As one of New York City’s oldest neighborhoods, Lower Manhattan is rich with history. Home to Wall Street, South Street Seaport and City Hall, the area is bustling with the energy of downtown New York City. Often referred to as the “Financial Capital of the World,” the area is the 4th largest business district in the country. With its many iconic attractions and cultural institutions, both historic and modern, Lower Manhattan also serves as one of the City’s major tourist attractions. Extensive investment and development in the area is transforming Lower Manhattan into a thriving 24/7 neighborhood with the fastest-growing residential market in the country.
Lower Manhattan provides unparalleled access via the single largest concentration of transit facilities in the world. Transportation amenities include 14 subway lines; 32 bus lines; the PATH Train to New Jersey; ferry service to Queens, Brooklyn, Staten Island, New Jersey, and Yonkers; heliport access; and major highways, tunnels and bridges such as Brooklyn Battery Tunnel and the Brooklyn and Manhattan Bridges. With access to a vast inventory of quality commercial office buildings, cultural institutions, restaurants and retail, a diverse mix of tenants, and an extensive transportation network, Lower Manhattan is an ideal location to establish your business.
With more than 100 million square feet (SF) of commercial office space, nearly 70 million of which is Class A, Lower Manhattan’s office market is roughly equivalent to that of San Francisco and Philadelphia combined.
Several major commercial deals have highlighted the ongoing prominence of Lower Manhattan as a successful location of top firms in finance and media, among other industries. Conde Nast recently completed a letter of intent for 1 million SF at One World Trade Center, and the New York Daily News signed a nearly 1 million SF lease at 4 New York Plaza. Healthfirst, Inc., who will be moving from another Lower Manhattan location, signed a 20-year lease for 173,000 SF at 100 Church Street and the New York City Pension Fund renewed its 56,000 SF lease at 233 Broadway.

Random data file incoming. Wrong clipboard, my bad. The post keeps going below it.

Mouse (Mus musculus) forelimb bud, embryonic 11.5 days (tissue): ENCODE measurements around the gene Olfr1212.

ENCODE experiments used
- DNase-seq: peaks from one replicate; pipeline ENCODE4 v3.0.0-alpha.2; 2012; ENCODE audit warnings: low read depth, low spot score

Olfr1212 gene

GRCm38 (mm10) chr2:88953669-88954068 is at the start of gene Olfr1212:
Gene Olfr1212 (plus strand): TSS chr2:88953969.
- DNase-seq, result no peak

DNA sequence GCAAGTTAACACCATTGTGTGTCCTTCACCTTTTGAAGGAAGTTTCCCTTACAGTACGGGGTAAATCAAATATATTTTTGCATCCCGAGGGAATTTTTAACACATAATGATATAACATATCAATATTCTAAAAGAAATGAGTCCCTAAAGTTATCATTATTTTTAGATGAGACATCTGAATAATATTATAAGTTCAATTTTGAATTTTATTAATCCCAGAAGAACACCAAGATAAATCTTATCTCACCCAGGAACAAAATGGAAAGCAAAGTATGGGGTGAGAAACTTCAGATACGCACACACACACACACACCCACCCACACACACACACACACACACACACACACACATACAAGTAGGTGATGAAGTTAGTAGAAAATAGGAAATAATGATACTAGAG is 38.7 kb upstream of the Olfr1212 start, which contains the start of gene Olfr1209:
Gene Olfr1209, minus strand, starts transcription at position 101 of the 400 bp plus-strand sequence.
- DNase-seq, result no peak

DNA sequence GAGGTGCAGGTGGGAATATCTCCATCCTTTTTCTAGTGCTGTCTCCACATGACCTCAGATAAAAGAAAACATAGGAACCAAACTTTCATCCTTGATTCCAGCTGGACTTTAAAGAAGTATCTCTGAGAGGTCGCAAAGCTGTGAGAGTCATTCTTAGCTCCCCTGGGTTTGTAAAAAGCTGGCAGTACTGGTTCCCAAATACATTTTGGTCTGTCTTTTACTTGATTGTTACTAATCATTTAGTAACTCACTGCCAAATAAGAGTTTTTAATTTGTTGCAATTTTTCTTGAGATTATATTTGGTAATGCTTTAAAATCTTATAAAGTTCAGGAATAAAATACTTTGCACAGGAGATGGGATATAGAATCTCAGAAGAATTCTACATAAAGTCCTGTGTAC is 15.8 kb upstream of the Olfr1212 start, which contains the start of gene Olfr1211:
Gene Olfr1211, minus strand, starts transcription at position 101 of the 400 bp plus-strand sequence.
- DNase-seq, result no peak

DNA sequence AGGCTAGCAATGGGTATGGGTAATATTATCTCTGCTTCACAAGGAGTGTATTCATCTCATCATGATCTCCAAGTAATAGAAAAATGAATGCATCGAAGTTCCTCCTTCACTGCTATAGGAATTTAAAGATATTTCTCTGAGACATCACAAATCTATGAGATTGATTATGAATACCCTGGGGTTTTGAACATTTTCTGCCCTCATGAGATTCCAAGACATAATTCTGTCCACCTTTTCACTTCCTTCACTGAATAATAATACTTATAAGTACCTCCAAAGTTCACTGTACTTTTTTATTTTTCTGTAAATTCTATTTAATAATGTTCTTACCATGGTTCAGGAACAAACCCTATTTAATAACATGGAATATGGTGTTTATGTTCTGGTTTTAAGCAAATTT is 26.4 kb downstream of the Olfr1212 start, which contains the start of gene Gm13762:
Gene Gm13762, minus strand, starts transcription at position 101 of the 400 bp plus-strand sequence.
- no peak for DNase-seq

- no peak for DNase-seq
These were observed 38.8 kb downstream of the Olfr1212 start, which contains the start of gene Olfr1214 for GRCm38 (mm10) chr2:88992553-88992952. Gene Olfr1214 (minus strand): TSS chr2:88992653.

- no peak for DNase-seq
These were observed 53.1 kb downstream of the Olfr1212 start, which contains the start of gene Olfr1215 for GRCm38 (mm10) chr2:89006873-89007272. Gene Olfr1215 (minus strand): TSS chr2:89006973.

Also noteworthy is one of the newer additions to the Lower Manhattan skyline, 7 World Trade Center, a 52-story 1.7 million SF Class A office building, offering the latest in design and cutting edge technology. The space includes high profile tenants such as Moody's Corporation, Ameriprise Financial, Arnell Group, and a number of companies that relocated from midtown including WestLB, one of Germany's leading financial institutions; the New York Academy of Sciences; Mansueto Ventures, publisher of Fast Company and Inc. magazines; Kostelanetz & Fink law firm; and Silverstein Properties.
By 2011, more than 800,000 SF of new retail is expected to open in Lower Manhattan. Notable retailers like BMW, Hermes, Hickey Freeman, Papyrus, Sephora, and Thomas Pink have opened stores in the area, and Tiffany & Co. has returned to Lower Manhattan, with a store at 37 Wall Street. The Downtown Alliance manages the Downtown-Lower Manhattan Business Improvement District (BID), serving the area roughly from City Hall to the Battery, from the East River to West Street. The BID provides supplemental security and sanitation; streetscape, design and transportation services; marketing and enhanced tourism programs; and promotes special events throughout the year.
The City is making a $68 million investment in Fulton Street, helping to transform the area's only river-to-river corridor into an exciting connector between the redeveloped World Trade Center and South Street Seaport. Retail along Fulton Street continues to make progress as streetscape improvements bring new sidewalks, granite curbs, lighting, and street furniture. City planners are working with Fulton Street building owners to create more unified storefronts and facades on the corridor. In addition, the $535 million redevelopment of the South Ferry subway station has recently been completed, offering residents and tourists enhanced public transportation access to Lower Manhattan.
Lower Manhattan’s retail market is buoyed by steady growth in residential and hotel development and a growing tourist industry. Since 2003, the local residential population increased nearly 85%, from approximately 30,000 to over 55,000. With almost 6 million annual visitors, Lower Manhattan has an 85% occupancy rate for its 3,700 existing hotel rooms with an additional 850 under construction.